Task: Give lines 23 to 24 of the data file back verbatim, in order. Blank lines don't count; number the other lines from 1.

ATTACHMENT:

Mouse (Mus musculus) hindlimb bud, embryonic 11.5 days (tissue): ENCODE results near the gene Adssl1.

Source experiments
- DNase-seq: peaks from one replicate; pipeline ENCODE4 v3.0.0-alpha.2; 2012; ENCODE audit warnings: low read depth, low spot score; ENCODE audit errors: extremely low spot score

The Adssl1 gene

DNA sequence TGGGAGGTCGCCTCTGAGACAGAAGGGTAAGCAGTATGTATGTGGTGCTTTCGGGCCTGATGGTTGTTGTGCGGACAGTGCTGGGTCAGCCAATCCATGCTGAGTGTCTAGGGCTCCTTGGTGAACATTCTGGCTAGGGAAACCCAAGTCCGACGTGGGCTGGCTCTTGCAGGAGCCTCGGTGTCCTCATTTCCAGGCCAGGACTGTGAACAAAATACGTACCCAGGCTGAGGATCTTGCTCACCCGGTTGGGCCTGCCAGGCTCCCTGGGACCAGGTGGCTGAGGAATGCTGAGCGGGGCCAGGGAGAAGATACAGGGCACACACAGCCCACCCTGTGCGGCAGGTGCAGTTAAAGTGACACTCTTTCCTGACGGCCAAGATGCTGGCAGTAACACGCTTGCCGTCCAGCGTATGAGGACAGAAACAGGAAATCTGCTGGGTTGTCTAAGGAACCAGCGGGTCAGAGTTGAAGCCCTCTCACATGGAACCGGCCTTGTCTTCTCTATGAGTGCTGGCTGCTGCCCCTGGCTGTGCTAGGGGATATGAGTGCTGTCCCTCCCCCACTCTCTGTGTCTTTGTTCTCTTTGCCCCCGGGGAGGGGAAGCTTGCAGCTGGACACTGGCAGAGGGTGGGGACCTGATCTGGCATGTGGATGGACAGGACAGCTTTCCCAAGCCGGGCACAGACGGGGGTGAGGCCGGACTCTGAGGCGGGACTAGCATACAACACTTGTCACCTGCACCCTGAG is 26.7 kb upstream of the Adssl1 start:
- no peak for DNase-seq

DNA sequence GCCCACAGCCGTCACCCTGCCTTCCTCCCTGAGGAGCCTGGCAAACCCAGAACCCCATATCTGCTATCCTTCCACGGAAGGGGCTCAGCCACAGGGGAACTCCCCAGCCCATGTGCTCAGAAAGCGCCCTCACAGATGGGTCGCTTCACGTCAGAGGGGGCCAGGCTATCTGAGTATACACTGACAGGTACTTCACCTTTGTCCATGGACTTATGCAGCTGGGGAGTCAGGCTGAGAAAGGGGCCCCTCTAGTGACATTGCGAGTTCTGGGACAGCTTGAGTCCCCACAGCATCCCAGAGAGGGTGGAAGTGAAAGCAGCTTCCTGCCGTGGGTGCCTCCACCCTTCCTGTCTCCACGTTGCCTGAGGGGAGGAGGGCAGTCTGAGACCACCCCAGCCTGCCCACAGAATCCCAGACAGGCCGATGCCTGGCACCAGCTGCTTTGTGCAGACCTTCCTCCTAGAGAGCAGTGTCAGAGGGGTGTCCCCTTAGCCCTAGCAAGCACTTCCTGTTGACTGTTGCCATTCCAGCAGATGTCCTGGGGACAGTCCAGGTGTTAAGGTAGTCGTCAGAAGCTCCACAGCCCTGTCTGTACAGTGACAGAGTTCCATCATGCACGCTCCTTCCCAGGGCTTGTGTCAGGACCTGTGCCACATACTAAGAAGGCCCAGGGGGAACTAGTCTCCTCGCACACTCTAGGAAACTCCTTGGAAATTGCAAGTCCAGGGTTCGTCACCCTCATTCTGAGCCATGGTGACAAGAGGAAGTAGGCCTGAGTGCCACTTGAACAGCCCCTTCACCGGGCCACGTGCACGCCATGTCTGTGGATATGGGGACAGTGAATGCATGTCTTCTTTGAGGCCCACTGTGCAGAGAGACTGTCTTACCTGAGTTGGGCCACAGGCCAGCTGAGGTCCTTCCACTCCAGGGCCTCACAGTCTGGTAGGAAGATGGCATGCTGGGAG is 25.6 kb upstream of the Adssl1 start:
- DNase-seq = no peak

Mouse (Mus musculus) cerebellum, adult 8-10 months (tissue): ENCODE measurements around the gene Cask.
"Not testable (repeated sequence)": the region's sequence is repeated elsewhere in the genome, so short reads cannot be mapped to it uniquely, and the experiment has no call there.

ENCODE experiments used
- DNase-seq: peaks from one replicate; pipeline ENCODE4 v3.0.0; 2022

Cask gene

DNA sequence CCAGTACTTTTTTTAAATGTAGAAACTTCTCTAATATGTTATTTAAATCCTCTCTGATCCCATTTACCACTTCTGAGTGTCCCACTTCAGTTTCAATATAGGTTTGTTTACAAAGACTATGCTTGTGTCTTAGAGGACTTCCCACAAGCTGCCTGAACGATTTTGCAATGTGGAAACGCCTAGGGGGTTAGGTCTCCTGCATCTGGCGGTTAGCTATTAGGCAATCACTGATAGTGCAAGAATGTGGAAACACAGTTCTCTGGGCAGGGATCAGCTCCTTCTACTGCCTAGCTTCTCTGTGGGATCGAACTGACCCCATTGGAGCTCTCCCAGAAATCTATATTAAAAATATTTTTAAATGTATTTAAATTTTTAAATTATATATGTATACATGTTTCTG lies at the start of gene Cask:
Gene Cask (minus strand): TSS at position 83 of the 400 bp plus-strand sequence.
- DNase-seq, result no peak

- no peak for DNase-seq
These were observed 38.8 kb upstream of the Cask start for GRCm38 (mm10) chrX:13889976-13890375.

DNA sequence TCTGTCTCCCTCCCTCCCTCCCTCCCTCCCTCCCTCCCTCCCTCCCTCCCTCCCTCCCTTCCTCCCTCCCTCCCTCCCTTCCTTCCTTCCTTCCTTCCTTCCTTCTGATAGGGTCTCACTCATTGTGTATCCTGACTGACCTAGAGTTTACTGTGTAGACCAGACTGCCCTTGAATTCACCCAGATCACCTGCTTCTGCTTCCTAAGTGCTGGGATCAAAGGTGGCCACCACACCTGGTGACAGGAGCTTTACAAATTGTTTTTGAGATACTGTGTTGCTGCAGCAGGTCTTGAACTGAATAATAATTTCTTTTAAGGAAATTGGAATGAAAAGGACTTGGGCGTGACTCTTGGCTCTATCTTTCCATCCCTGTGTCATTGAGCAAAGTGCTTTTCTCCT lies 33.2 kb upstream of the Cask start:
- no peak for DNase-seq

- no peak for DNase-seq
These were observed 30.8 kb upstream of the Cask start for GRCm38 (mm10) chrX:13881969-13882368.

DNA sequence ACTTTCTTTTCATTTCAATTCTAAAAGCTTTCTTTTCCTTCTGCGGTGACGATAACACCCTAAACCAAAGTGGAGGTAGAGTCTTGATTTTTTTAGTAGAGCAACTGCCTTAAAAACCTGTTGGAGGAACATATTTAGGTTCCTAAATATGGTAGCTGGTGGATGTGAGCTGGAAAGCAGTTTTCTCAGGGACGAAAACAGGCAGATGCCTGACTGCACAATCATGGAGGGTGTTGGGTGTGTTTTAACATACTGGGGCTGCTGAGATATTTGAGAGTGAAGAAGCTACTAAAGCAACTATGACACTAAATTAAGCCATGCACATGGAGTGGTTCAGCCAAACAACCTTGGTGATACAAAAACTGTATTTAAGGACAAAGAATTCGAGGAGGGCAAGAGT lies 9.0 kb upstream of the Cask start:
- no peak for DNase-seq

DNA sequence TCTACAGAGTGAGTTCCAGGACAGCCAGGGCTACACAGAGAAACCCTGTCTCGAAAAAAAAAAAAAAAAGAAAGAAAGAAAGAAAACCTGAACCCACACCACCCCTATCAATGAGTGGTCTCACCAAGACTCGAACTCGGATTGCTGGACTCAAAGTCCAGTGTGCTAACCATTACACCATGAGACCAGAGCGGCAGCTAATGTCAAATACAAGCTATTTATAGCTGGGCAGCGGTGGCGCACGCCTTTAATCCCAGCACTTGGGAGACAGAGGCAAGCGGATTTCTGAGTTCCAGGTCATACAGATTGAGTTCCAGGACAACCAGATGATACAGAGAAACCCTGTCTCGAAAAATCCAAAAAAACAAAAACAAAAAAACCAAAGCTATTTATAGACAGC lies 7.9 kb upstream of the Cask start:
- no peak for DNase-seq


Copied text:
DNA sequence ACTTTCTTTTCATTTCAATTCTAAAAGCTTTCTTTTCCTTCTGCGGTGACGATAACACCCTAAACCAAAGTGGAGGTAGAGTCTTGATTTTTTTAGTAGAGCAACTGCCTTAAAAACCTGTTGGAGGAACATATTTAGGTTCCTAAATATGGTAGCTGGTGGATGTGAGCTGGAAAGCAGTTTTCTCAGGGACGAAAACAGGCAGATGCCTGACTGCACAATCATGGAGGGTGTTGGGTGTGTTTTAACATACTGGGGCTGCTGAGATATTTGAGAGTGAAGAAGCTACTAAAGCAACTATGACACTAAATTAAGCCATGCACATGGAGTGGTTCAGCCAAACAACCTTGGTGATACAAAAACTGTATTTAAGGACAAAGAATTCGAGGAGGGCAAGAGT lies 9.0 kb upstream of the Cask start:
- no peak for DNase-seq